Alberta Treasury Board to resume responsibility for asset upkeep budgets

Alberta to curb spending on asset upkeep

Friday, February 28, 2020

The Alberta government plans to centralize capital maintenance and renewal (CMR) budgeting under the provincial Treasury Board’s authority, shifting the function away from individual ministries. The reorganization of responsibilities was announced in the 2020 Alberta budget, released yesterday, and is to be effective for the 2021 budgeting process.

“Treasury Board will determine ministry funding levels based on a government-wide needs assessment and prioritization process,” the budget document states. “This will increase transparency, improve tracking and reporting on CMR effectiveness and ensure government capital assets can be reasonably maintained.”

The government currently estimates it will allocate about $2.7 billion to that asset management over the next three years, equating to about 16 per cent of capital spending. However, year-over-year spending will incrementally drop by 7.7 per cent over the same period, as a $937-million budget for the fiscal year 2020-21 is trimmed to $865-million by 2022-23.

The largest cut is slated for seniors facilities and housing, where the Ministry of Seniors and Housing will invest $52 million in asset upkeep during 2020-21. That’s targeted for a $21 million, or 40 per cent reduction next year, with spending on maintenance and renewal then holding steady at $31 million for the fiscal year 2022-23.

Currently, based on findings from Alberta Infrastructure’s facility condition assessment, which is conducted at five-year intervals, approximately 24 per cent of the seniors’ and affordable housing portfolio is deemed to be in good condition. The largest share — 71 per cent — is rated in fair condition, with the remainder judged to be in poor condition. As outlined in its 2020-23 business plan, the Ministry of Seniors and Housing is targeting a slight improvement over the next three years, which would push 25 per cent of the portfolio into good condition and reduce the share of units in poor condition to 4 per cent by fiscal year 2022-23.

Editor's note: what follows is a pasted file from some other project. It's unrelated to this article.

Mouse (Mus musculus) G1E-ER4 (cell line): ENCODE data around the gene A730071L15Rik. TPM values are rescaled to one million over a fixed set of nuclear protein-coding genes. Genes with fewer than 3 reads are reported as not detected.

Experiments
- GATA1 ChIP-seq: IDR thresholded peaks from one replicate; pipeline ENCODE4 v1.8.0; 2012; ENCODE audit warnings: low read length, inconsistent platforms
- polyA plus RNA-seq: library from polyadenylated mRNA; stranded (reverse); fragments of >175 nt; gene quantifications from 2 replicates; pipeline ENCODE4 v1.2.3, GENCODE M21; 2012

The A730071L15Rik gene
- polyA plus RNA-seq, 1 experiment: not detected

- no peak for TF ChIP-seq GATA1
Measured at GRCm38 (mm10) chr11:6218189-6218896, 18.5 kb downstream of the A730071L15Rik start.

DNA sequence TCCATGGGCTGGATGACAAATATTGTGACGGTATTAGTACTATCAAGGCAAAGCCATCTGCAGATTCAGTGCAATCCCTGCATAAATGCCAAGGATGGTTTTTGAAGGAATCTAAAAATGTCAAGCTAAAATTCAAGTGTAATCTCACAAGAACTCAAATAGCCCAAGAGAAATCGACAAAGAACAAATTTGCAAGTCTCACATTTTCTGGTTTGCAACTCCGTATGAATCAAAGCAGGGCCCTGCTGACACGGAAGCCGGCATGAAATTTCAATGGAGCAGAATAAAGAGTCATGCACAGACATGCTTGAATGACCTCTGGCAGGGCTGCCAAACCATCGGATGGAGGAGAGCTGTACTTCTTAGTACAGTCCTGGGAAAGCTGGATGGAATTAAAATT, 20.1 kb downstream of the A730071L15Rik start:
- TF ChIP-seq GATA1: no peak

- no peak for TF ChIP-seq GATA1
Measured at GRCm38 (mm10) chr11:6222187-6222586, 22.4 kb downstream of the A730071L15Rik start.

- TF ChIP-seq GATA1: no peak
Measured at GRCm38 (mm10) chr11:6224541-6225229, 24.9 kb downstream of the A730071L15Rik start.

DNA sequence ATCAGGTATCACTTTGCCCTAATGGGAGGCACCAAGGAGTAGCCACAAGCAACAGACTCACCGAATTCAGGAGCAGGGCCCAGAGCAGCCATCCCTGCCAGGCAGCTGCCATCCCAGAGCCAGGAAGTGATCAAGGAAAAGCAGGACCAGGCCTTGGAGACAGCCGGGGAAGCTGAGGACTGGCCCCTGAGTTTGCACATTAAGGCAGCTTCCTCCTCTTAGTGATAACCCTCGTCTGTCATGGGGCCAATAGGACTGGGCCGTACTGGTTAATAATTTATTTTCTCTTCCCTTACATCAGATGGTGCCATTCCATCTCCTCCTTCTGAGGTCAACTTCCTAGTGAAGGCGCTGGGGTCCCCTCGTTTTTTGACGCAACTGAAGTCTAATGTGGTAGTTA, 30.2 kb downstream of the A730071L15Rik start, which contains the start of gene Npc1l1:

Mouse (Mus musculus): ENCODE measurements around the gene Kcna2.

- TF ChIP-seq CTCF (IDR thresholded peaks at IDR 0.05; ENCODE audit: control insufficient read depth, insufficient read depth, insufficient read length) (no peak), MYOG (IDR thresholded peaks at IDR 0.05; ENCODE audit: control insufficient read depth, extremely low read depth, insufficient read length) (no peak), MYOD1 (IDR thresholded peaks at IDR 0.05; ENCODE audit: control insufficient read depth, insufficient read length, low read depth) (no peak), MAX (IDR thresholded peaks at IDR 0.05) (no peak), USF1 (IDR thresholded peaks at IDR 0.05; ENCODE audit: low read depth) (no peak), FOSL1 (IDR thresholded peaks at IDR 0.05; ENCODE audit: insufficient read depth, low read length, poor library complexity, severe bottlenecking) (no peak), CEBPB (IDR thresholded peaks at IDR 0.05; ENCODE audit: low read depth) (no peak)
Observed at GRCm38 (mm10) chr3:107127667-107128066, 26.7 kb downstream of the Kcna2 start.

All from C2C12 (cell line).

Spending on provincially owned and occupied facilities will drop by 16 per cent, from $81 million to $68 million, over the three-year period, while the budget for maintenance and renewal of roads and bridges shrinks 9.7 per cent, from $411 million to $371 million.

Maintenance and renewal budgets will remain static for health care facilities and post-secondary institutions, while increasing slightly for primary and secondary school facilities. Spending on the latter is expected to nudge up 2.5 per cent — from $119 million in 2020-21 to $122 million in 2021-22 — before inching down again to $121 million in 2022-23.

“A long-term capital maintenance and renewal strategy is needed to ensure that capital assets in operation are most effectively sustained and repaired to generate the most value,” the 2020 budget document maintains. “Effectively regulating, monitoring and responsibly managing the total CMR invested in each asset will directly affect their lifespan.”

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